"GKN returned to profit in the year’s first quarter with its best performance since the start of the recession. The engineer reported a 50 per cent increase in automotive sales to £852 million and a trading profit of £51 million, compared with a trading loss of £47 million in the first quarter of last year.The idea seems ingenious but I have this nagging doubt in the back of my mind that there's a fatal flaw somewhere along the way. Can any of IP Finance's tax-savvy readers help?
The company, which has cut three dividend payments and made 7,000 staff redundant since the start of the downturn, also said that it would address its £510 million pension fund deficit through a radical plan to direct licensing income from its own name into the defined-benefit scheme. ...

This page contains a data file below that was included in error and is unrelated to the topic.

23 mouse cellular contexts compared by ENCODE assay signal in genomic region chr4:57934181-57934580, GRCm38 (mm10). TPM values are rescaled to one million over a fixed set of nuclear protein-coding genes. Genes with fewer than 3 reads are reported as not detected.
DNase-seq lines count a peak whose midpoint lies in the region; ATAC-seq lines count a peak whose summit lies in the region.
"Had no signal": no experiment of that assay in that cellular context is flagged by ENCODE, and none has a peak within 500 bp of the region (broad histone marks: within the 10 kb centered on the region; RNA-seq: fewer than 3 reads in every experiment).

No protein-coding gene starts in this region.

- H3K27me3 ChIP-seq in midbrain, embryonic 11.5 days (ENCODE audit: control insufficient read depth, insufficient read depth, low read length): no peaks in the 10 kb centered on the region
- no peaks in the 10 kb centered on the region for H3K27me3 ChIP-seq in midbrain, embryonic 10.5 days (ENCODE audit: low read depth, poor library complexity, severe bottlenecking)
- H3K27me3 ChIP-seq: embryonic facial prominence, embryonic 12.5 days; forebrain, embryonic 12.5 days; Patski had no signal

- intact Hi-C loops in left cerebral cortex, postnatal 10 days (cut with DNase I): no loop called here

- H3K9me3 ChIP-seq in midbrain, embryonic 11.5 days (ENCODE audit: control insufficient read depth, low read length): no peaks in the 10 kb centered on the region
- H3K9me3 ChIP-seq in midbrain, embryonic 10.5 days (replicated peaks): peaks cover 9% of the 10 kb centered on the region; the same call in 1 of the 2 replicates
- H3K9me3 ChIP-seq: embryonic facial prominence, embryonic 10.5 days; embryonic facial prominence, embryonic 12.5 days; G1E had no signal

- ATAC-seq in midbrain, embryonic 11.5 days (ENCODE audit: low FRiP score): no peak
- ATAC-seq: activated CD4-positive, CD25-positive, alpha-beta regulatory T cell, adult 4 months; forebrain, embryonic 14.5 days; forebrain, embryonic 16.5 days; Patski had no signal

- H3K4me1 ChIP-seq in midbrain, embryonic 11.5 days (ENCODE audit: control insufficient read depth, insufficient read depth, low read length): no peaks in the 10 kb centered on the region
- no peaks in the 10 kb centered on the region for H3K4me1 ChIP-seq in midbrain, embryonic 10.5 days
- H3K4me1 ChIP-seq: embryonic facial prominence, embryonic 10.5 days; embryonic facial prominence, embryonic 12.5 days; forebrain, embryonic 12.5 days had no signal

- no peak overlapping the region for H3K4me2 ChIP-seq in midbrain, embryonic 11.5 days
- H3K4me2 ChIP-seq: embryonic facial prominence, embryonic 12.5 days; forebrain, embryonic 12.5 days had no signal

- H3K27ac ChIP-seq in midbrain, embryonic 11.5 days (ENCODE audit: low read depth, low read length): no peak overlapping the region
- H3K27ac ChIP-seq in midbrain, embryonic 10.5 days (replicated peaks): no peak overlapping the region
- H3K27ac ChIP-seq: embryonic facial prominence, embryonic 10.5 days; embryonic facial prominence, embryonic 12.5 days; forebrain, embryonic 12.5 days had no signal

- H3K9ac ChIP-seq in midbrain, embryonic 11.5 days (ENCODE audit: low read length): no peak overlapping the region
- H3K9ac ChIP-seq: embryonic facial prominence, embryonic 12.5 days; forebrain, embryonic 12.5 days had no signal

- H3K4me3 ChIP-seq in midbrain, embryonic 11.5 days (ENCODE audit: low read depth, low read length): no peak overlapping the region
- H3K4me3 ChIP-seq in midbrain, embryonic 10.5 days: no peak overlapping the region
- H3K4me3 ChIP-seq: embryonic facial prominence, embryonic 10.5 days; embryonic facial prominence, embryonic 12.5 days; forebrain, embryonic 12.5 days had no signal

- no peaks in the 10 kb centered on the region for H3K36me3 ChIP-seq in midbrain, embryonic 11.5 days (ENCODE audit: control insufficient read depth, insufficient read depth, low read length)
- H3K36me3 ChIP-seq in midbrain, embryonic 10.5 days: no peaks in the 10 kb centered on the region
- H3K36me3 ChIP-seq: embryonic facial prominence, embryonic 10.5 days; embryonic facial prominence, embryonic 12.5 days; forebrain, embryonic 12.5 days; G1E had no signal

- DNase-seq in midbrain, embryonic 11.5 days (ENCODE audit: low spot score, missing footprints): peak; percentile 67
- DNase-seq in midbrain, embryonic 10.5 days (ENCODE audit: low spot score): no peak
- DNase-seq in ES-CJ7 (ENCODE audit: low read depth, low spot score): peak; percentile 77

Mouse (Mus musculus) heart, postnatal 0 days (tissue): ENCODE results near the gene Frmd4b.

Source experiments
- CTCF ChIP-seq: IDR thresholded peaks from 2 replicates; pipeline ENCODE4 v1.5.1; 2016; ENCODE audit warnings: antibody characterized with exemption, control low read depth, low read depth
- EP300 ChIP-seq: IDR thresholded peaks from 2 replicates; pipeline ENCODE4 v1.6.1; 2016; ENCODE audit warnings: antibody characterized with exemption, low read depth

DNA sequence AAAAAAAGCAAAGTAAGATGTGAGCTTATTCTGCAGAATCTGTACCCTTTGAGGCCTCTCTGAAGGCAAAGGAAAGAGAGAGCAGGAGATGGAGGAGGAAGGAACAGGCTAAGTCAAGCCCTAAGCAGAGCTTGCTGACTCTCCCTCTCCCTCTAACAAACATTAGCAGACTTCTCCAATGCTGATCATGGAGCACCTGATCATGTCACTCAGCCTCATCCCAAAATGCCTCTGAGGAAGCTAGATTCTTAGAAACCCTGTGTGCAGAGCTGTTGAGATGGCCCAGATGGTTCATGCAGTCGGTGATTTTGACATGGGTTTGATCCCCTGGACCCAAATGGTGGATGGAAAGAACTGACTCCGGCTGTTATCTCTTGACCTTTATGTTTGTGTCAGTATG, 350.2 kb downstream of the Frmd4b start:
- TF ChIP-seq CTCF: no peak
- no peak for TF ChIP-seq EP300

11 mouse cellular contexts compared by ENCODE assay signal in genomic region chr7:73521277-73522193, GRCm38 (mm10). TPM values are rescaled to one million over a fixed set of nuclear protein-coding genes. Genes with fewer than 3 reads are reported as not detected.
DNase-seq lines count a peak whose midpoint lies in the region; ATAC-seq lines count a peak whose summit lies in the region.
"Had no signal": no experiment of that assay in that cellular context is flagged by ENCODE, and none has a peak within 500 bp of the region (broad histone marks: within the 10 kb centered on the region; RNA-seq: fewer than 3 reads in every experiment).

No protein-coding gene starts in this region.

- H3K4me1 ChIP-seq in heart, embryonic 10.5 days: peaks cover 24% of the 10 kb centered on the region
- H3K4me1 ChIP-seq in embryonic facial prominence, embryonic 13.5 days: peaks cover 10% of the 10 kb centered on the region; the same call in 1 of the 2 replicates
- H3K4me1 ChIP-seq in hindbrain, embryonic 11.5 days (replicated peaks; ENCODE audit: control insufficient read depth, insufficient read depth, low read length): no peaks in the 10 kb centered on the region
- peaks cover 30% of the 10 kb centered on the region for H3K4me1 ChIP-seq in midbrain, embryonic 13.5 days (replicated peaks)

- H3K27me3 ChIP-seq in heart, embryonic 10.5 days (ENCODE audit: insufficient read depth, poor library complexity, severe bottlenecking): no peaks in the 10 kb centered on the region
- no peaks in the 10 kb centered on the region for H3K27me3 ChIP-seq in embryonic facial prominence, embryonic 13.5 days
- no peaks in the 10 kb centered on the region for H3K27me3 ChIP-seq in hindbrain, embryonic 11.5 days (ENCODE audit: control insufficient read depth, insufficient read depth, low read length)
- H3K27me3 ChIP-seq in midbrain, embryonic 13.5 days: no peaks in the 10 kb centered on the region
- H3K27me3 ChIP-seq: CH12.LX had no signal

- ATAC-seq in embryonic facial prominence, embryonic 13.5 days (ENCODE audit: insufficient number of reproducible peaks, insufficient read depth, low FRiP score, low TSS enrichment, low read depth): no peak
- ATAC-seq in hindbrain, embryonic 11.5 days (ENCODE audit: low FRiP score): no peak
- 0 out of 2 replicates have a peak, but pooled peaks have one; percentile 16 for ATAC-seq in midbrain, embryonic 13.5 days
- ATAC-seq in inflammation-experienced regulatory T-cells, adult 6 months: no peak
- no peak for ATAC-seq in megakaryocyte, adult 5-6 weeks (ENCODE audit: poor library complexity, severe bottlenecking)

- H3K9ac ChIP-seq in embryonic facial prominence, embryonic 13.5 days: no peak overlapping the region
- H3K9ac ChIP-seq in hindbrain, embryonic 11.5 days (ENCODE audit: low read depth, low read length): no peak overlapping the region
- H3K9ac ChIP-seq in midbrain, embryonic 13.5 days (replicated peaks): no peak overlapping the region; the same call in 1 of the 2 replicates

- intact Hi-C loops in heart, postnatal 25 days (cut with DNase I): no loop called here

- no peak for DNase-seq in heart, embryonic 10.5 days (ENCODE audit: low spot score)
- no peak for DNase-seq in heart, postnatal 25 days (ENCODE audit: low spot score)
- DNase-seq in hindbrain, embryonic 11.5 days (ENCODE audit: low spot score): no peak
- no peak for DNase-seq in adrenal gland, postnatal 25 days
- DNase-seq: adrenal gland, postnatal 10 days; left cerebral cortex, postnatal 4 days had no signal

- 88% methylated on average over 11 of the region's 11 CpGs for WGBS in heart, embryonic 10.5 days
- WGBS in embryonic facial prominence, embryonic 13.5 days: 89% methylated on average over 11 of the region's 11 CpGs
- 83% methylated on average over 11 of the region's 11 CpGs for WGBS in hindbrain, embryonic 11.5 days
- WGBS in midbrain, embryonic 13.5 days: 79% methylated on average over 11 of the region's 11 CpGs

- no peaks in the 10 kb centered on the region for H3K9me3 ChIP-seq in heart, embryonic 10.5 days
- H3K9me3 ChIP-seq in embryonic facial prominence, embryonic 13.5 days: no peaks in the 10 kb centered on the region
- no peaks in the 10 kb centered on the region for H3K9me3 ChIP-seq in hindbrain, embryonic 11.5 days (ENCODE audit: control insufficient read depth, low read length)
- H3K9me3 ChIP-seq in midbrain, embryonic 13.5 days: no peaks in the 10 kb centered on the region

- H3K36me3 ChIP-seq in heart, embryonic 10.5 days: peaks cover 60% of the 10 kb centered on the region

The next triennial review will be completed by the end of the year, but the latest gross deficit figure for the scheme is £510 million. To try to close that gap, GKN has agreed with the pension fund trustees to create an asset-backed cash payment scheme that will put £30 million a year into the pension fund for 20 years.
Cash currently payed by GKN businesses around the world to use the GKN trademark — in effect, an internal licensing fee — will be channelled into the pension scheme. This will be supplemented by rental income from five of the company’s UK properties. The asset-backed cash payment scheme has been valued at £331 million.
Wednesday, 28 April 2010
Revenue from internal TM licensing to swell GKN pension pot -- or will it?
From today's Times Online, courtesy of Lee Curtis (Harrison Goddard Foote), comes this article entitled "GKN’s trademark transformed into revenue stream for pension scheme". According to the article,